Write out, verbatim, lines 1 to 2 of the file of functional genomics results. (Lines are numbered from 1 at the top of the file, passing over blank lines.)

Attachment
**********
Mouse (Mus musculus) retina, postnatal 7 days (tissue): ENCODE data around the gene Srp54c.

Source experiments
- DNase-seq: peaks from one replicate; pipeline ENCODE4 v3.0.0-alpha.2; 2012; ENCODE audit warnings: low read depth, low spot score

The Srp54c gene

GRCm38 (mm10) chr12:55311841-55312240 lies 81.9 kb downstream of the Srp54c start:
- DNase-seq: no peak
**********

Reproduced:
Mouse (Mus musculus) retina, postnatal 7 days (tissue): ENCODE data around the gene Srp54c.

Source experiments